Abstract: We developed multilayered, purely inorganic coatings for the corrosion protection of AZ magnesium alloys. Polymeric acid-catalyzed sols form relatively dense coatings, but any direct contact to the reactive magnesium substrate has to be avoided. However polymeric sols based on SiO2, B2O3, Al2O3, ZrO2 and up to 5% of lanthanide salts can be used to seal samples with prime coat based on aqueous nanoparticle dispersions. Without organic network modification, these sealings have to be kept thin to avoid cracks. However if the coating process with aqueous dispersions and polymeric sols is alternated, a kind of lamellar sandwich structure can be formed which stays crack-free up to several layers. The performance and the protective properties of these coatings were studied with different methods (EIS, salt spray tests and electron microscopy).
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Authors: H.M. Nykyforchyn, V.I. Pokhmurskii, M.D. Klapkiv, Mykhajlo M. Student, Juliet Ippolito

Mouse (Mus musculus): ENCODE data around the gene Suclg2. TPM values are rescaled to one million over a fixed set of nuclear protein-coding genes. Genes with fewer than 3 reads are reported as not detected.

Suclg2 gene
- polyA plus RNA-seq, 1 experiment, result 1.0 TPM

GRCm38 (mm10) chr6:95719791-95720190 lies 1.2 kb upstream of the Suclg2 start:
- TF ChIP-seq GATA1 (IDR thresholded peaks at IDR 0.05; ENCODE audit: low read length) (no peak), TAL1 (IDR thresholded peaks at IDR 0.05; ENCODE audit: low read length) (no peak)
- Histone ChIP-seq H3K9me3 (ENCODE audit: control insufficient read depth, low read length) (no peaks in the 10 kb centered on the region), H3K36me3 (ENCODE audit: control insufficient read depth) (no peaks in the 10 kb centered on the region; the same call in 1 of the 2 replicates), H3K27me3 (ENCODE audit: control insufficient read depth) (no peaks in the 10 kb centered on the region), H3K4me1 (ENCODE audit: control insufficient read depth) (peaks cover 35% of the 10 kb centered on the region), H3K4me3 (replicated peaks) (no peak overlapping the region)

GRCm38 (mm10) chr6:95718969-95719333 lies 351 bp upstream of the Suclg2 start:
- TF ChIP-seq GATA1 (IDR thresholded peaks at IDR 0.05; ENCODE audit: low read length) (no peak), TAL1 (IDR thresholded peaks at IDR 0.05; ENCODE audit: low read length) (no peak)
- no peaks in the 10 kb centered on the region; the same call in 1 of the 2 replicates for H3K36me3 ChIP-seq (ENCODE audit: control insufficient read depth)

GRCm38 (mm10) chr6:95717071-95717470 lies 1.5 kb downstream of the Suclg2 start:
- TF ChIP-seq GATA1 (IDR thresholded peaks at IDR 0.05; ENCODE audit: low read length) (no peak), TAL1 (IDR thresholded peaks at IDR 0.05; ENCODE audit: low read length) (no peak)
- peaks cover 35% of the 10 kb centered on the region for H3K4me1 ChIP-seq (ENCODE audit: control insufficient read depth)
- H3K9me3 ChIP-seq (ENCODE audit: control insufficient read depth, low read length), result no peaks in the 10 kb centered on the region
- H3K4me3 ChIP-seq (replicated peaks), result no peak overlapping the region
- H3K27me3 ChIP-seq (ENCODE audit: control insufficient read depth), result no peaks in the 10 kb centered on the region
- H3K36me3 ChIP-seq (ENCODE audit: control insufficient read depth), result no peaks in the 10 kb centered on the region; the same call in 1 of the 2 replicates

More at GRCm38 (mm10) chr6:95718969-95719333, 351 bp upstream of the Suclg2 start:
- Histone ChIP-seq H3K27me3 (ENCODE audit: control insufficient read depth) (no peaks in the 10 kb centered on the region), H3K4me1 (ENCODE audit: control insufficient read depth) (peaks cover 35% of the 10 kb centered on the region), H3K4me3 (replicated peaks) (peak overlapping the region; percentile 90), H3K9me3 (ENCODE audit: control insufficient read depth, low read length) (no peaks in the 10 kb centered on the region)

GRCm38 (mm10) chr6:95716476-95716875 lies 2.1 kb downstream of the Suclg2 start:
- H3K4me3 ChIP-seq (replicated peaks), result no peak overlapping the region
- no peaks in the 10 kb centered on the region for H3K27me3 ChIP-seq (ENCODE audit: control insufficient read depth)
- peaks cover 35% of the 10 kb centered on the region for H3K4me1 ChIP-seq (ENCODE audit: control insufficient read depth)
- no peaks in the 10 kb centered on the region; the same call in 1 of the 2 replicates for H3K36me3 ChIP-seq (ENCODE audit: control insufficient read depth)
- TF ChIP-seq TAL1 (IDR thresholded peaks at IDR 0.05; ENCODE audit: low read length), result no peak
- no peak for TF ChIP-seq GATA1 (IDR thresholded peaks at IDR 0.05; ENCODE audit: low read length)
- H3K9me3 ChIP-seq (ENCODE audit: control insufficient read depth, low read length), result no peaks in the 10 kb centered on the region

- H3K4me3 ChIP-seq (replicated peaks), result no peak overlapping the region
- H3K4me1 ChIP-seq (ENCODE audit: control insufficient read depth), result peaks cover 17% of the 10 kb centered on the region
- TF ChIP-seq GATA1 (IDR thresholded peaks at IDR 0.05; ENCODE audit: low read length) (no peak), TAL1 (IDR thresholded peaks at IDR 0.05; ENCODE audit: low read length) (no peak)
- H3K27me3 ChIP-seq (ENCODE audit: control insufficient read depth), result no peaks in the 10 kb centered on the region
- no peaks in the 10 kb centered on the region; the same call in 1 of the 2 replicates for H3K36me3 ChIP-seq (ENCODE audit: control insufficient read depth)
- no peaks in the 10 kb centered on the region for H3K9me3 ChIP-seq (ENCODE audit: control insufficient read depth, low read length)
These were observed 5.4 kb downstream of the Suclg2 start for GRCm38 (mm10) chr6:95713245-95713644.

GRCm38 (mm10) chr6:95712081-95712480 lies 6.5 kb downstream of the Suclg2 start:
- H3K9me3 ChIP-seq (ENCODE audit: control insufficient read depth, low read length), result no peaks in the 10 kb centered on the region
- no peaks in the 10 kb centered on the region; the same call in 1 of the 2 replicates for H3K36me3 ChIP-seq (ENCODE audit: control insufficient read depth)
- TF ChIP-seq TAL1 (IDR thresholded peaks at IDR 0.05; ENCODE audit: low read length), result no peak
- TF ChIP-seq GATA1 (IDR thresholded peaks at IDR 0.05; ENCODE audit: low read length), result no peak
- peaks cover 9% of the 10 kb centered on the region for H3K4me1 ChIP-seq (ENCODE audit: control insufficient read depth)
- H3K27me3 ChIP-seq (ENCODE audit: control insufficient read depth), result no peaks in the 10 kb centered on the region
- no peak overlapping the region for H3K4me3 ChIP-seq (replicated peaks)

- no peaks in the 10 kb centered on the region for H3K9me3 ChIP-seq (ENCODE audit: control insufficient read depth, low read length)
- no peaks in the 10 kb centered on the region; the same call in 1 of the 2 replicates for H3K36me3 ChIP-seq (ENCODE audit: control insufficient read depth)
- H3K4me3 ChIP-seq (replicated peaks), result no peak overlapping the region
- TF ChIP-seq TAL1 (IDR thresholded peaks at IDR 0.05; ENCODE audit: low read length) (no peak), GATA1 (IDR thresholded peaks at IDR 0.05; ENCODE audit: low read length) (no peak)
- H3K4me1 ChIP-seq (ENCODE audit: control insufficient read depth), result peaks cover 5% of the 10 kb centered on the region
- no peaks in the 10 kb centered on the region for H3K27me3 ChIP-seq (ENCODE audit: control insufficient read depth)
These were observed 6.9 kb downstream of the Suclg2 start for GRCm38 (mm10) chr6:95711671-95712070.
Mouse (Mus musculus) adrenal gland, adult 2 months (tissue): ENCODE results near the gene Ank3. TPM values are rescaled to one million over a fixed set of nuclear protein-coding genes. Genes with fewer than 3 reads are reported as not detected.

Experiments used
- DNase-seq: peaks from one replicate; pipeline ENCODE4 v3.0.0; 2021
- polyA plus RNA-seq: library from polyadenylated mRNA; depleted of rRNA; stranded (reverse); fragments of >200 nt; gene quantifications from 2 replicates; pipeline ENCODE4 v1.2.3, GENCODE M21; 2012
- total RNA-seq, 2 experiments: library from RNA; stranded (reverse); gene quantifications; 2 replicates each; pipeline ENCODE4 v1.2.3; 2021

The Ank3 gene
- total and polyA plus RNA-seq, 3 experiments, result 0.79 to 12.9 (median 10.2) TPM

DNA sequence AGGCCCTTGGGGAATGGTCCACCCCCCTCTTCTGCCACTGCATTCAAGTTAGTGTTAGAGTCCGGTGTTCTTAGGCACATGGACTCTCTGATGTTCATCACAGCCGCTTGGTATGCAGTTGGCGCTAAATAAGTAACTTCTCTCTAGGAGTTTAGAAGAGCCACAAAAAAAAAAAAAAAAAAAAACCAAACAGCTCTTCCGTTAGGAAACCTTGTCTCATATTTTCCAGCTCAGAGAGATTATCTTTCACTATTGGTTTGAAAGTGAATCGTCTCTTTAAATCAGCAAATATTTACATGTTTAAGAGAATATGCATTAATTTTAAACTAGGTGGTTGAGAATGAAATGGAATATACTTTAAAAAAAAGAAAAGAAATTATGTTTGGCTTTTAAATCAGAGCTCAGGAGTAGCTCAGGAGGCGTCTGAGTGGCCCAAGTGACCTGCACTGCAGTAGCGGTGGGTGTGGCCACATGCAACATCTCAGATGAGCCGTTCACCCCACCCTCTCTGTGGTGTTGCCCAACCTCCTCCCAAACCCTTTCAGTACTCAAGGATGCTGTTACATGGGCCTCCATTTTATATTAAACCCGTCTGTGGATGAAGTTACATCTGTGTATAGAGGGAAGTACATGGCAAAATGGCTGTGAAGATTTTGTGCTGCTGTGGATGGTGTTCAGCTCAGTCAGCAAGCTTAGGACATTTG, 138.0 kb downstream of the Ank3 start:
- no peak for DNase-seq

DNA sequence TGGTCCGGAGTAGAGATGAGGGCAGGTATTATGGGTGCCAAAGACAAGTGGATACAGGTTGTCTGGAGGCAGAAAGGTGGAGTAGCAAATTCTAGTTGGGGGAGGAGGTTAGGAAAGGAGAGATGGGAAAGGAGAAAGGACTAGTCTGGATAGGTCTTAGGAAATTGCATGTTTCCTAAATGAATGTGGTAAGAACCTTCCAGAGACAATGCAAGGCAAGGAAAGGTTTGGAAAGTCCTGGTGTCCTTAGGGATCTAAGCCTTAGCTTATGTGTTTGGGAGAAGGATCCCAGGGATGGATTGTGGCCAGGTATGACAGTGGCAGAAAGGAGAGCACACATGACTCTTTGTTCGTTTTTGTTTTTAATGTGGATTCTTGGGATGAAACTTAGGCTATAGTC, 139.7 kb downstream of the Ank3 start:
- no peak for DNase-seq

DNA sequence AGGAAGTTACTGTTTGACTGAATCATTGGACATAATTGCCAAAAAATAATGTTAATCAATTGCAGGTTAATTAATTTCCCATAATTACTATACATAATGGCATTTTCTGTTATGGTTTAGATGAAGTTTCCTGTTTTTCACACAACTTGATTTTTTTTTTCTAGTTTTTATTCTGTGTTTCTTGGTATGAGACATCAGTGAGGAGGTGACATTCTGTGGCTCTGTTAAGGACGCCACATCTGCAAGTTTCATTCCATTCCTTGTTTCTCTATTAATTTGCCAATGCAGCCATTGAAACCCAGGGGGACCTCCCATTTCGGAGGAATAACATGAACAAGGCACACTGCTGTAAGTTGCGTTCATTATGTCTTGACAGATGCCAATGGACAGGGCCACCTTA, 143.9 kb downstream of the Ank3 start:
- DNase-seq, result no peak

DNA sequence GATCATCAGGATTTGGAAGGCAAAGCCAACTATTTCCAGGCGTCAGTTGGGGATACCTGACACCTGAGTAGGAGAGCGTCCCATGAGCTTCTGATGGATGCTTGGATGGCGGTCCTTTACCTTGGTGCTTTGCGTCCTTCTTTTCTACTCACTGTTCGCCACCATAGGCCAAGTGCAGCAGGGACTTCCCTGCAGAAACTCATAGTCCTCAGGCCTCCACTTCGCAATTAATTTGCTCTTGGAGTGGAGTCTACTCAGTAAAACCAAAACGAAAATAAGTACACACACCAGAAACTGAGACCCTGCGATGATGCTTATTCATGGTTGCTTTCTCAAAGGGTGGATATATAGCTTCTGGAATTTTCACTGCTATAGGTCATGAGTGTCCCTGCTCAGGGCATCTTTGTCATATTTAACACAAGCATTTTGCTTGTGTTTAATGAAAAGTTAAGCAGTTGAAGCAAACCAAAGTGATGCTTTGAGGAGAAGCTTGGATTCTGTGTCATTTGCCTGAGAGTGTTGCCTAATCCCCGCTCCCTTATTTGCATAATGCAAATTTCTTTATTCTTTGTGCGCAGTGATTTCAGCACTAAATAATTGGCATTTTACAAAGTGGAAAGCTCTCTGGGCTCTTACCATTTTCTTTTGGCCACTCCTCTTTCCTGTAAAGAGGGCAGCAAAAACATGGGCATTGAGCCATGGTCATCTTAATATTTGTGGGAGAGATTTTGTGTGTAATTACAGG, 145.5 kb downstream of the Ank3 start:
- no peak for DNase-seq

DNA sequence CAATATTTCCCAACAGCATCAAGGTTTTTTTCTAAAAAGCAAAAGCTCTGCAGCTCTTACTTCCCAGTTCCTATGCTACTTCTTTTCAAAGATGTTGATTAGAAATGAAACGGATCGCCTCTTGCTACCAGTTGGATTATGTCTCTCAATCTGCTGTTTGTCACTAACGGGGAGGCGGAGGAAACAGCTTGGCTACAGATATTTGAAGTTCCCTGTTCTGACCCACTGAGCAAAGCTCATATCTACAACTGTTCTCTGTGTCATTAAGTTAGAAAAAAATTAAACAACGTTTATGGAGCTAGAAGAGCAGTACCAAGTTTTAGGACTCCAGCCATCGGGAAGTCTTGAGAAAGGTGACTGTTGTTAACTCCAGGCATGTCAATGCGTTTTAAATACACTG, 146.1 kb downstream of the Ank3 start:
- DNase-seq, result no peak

Abstract: The complex technology of the surface treatment of Al, Mg, Ti alloys for size reconstruction and strengthening is presented herein. This consists of electric arc spraying of aluminum alloys or powder wire in an aluminum shell and then treatment with plasma electrolytic oxidation (PEO). Once treated, oxide-ceramic coatings maintain extreme hardness, durability and resistance to wear. At the same time their corrosion-resistant properties are also significant. Dynamic potential dependences were studied for electric arc Al coatings and PEO treatments on Al, Mg, Ti alloys and corrosion currents were analyzed for exposure to a corrosive environment for a period of from 1 hour to 30 days. It was established that PEO treated coatings on Al alloys have a higher corrosion resistance than untreated sprayed coatings. In Mg alloys, an intermediate layer of aluminum electric arc coating between the substrate and PEO-treated coating is necessary in order to ensure high corrosion resistance. This is due to the specifics of the formation of the MgO and Al2O3 oxide phases in the plasma discharge channels. At the same time Al coatings on Ti alloys, including those of post-PEO treatment, were characterized as having lower corrosion resistance within the range of electrode potential from corrosion potential up to repassivation potential, than were untreated Ti-alloys. Yet it was found that the corrosion resistance of PEO treated coatings increases at higher anode potentials. Under cathode polarization the hydrogen discharge is less likely to occur on PEO-coatings than on untreated Ti alloys which more effectively prevents hydrogenation.